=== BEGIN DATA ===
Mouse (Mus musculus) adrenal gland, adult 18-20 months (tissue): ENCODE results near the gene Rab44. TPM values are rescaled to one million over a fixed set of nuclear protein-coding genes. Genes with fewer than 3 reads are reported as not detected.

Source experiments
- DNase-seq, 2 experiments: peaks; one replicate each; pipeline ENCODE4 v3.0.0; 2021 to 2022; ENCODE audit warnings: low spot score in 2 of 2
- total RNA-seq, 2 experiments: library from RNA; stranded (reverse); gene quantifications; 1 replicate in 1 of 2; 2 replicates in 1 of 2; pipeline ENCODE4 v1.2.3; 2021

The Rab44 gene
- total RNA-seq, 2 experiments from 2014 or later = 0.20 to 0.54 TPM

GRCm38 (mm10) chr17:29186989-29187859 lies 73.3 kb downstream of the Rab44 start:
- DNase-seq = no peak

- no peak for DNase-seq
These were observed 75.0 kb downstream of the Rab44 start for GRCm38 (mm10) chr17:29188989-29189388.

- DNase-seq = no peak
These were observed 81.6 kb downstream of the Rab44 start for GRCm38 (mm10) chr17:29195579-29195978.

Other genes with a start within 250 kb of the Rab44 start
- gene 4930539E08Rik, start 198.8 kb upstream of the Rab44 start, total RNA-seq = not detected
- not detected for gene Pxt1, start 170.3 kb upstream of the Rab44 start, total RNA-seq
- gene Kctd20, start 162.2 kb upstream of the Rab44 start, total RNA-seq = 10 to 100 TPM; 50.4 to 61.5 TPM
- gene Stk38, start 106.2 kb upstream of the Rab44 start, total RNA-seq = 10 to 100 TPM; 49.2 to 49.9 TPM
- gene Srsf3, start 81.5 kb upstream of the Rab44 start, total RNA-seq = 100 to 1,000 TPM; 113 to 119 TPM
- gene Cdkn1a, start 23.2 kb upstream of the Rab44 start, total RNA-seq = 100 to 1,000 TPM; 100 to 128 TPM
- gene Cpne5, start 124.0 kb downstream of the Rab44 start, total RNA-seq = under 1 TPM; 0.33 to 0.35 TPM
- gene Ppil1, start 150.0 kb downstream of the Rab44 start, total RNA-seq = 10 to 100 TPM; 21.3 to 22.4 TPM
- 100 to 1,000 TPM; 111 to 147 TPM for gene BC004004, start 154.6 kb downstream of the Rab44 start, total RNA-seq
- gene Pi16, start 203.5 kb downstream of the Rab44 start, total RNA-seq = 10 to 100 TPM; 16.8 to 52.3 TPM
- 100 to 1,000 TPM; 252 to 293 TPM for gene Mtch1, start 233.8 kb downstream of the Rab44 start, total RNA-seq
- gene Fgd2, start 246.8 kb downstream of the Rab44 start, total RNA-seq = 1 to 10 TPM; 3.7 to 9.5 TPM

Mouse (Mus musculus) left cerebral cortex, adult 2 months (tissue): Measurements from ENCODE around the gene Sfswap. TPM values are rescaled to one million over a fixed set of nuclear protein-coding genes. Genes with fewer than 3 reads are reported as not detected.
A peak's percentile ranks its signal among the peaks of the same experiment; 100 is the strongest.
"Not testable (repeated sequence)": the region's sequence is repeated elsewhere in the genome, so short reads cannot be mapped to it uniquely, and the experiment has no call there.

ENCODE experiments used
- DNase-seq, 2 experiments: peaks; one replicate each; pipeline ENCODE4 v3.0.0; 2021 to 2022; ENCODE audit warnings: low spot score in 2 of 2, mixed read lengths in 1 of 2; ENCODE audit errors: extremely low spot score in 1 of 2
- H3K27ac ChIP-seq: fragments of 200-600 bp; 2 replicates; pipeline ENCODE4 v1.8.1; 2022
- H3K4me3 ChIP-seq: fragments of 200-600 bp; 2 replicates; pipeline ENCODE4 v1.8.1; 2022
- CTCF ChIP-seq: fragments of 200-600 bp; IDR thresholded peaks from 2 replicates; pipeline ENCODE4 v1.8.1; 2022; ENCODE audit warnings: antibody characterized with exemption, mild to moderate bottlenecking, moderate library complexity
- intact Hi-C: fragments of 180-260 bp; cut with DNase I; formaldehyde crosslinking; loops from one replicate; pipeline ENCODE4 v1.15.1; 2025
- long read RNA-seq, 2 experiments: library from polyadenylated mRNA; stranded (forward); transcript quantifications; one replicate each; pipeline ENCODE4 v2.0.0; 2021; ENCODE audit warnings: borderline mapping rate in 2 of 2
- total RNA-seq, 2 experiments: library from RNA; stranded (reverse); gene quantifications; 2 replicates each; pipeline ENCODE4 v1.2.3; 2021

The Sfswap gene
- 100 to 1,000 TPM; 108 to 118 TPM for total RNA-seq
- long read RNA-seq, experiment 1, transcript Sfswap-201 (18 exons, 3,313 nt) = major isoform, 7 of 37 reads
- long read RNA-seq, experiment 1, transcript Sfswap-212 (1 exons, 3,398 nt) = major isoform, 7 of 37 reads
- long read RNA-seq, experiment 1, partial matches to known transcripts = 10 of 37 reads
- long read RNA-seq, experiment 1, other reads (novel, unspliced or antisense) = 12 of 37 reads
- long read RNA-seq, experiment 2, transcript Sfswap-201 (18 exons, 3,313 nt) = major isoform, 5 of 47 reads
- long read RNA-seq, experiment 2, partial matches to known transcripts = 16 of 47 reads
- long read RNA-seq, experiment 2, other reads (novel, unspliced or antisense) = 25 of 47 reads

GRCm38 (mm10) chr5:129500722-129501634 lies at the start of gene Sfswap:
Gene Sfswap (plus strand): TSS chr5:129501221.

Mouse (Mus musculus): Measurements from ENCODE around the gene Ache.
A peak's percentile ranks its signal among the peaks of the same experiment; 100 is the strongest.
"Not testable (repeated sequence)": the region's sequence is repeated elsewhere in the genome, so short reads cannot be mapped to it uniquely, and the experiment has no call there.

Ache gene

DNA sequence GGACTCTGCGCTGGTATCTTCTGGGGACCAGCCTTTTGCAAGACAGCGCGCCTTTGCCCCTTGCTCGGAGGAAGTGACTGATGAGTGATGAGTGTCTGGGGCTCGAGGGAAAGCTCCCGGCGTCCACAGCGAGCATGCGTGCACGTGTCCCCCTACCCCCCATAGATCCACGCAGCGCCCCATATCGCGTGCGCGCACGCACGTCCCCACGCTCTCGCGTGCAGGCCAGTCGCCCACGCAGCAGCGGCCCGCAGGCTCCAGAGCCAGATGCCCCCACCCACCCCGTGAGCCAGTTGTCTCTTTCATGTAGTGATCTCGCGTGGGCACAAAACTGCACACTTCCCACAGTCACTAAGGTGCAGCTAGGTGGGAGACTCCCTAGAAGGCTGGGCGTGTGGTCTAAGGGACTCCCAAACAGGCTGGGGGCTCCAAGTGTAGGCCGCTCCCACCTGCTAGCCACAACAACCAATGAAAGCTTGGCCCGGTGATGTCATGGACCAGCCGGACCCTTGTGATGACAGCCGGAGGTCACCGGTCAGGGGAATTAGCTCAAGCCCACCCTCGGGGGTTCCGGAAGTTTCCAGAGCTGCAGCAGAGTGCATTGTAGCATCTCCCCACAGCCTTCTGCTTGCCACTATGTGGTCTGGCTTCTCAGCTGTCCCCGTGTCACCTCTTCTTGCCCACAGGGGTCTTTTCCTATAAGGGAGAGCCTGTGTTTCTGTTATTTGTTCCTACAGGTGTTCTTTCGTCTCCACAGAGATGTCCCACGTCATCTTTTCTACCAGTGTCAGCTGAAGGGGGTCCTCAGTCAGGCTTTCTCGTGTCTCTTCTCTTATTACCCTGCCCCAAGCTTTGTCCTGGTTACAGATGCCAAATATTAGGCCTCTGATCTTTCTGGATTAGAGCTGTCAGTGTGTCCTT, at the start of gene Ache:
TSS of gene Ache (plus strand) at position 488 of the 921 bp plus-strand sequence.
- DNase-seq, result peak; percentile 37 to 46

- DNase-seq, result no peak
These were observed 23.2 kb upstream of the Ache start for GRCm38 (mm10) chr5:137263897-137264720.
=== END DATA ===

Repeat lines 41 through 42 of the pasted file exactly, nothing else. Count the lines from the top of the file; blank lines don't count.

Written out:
- long read RNA-seq, experiment 1, partial matches to known transcripts = 10 of 37 reads
- long read RNA-seq, experiment 1, other reads (novel, unspliced or antisense) = 12 of 37 reads